Would rain gardens benefit your community?
What is it?
Rain gardens (sometimes called rainscapes) are specially designed to capture rainwater from rooftops, streets, parking lots, and other hard surfaces. They usually involve removing some of the soil to create a trough of bowl. This helps capture the rainwater and keep it in the garden. Rain gardens also usually use native plants or other plants that have long roots and are good at helping water soak into the soil. For the best success, you will want to make sure your rain garden is the right size for the volume of water that will be flowing into it.
Rain gardens are often used by cities, businesses, and other organizations that are required to manage their stormwater. For these rain gardens, a professional engineer must design and certify the rain garden to make sure it can handle the volume of stormwater it receives. In some cases, a rain garden might need a layer of rocks below the soil or a drain that allows excess water to enter the storm sewer. Additional adjustments might be required, depending on the site.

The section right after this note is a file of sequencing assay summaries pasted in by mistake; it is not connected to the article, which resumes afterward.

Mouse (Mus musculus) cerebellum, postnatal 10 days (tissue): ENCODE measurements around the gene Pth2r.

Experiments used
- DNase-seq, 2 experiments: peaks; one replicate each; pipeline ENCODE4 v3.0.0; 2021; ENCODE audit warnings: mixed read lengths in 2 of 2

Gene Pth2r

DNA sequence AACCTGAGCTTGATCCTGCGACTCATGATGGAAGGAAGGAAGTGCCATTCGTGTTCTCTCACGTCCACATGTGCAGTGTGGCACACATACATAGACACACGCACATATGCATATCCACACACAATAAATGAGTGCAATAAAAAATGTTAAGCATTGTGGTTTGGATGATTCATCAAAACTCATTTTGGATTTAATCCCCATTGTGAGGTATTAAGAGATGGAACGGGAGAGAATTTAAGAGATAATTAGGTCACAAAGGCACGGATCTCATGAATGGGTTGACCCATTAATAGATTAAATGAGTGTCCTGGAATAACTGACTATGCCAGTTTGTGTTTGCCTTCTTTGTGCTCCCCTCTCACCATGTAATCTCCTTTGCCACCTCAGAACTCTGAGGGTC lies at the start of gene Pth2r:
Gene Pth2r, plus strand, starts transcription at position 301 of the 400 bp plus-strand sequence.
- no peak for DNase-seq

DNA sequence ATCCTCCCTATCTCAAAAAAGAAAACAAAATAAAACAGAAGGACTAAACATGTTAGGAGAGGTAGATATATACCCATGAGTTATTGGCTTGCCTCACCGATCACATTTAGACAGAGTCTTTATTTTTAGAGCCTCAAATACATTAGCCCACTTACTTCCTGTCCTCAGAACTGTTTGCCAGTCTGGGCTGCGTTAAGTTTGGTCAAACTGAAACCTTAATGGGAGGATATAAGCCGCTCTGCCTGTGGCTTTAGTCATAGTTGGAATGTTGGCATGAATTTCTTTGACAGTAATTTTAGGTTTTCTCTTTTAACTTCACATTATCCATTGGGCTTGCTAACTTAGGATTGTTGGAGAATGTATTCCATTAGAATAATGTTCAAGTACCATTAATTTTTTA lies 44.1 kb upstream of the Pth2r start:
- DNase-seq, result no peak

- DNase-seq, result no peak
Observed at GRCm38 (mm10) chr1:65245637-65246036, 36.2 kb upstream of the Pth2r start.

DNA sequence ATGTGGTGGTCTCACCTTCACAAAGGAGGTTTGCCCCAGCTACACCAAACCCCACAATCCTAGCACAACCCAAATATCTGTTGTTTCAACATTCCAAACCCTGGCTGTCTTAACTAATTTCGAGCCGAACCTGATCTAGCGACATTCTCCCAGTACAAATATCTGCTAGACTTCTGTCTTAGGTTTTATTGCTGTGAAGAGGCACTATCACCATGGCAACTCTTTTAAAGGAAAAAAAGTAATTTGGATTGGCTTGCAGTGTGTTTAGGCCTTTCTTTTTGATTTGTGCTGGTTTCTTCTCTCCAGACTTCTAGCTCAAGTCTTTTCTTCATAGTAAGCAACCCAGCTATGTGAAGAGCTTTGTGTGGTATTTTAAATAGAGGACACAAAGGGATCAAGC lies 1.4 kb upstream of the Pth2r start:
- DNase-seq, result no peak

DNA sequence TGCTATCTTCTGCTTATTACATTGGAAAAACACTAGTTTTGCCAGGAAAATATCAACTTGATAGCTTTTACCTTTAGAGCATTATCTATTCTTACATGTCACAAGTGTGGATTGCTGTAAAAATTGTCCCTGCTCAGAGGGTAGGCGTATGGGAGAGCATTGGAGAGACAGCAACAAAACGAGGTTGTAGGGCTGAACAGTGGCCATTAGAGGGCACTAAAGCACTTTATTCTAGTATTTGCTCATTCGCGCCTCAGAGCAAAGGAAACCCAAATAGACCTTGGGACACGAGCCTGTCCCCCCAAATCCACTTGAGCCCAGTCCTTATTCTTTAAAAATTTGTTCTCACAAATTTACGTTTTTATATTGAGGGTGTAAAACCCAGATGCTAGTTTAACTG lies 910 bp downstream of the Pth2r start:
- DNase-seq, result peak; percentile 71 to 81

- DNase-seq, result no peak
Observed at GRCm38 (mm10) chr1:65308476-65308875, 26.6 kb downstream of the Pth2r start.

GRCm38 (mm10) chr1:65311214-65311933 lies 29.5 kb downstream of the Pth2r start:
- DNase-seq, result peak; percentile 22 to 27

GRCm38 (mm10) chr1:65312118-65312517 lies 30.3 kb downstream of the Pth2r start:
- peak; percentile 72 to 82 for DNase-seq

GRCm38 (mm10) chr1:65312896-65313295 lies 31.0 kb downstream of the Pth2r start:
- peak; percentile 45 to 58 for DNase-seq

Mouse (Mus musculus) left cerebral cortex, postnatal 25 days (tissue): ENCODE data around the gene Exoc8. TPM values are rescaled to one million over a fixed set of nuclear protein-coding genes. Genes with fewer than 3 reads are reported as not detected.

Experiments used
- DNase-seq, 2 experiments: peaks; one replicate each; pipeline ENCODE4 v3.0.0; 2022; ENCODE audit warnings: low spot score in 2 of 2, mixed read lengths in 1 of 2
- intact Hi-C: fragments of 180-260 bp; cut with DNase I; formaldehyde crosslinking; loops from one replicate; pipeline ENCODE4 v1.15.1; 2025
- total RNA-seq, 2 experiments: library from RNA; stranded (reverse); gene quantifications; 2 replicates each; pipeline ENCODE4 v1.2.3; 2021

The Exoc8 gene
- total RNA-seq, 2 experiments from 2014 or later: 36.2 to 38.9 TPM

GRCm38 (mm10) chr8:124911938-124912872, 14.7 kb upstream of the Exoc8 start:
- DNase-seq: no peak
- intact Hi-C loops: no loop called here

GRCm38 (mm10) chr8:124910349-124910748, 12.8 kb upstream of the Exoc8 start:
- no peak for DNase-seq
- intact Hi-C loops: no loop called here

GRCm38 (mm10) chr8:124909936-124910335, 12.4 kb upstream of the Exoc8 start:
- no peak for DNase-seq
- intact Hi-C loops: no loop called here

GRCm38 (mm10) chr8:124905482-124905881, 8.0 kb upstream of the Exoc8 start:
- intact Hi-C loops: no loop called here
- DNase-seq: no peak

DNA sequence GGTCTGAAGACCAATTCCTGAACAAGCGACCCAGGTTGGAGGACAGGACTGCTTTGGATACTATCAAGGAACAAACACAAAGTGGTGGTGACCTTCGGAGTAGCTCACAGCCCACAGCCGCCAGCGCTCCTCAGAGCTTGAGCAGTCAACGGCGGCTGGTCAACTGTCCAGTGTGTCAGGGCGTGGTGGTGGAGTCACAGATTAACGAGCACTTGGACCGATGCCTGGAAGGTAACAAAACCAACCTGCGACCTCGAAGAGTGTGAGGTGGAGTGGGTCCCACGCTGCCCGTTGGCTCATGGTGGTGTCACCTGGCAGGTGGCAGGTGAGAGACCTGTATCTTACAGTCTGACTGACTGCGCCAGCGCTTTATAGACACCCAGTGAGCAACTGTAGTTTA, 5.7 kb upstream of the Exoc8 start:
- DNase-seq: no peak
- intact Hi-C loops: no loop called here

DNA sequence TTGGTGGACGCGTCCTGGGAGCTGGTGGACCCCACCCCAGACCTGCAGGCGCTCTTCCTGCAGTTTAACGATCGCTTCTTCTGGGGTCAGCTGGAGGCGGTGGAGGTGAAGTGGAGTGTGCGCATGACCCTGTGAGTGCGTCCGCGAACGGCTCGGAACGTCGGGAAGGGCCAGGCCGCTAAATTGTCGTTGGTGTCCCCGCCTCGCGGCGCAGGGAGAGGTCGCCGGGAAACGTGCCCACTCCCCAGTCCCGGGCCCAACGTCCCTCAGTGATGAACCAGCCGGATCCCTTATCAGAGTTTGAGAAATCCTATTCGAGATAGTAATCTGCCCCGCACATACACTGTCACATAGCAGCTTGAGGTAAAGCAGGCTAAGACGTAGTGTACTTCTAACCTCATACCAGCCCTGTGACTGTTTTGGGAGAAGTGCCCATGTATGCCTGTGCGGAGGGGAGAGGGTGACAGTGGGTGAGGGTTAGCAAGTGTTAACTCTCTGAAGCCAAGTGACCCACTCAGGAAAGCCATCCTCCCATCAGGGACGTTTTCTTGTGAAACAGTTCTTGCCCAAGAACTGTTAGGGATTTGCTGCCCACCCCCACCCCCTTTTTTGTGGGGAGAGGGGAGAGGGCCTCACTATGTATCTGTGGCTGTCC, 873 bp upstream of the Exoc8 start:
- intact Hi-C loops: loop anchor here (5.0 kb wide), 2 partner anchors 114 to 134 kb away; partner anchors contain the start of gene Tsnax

How much would it cost?
The cost of a rain garden depends on the size and how it is designed. For a small rain garden in your yard, you would want to use about one plant per square foot. Your cost would be about $3 - $10 depending on the cost of the plants. Technical rain gardens created by engineers can cost $1,000 or more.
What long-term maintenance is required?
The garden should be weeded and watered about once a week for the first 3-5 years. You can reduce how often you weed and water as the plants grow and become more established in their new home. You might need to occasionally thin out plants or “edit” the garden if some plants are crowding out others.
Who are some potential partners?
How could I determine if the project is successful?
Evaluate the growth and condition of the plants
Calculate the quantity of pollutants removed
Where can I find more information?
Contact your local conservation organization for more information about designing and installing a rain garden.
Read more about rainscaping and rain gardens and learn how to design your garden from our Partner the Lower Grand River Organization of Watersheds.
- Check out this rain garden example in Grand Rapids, Michigan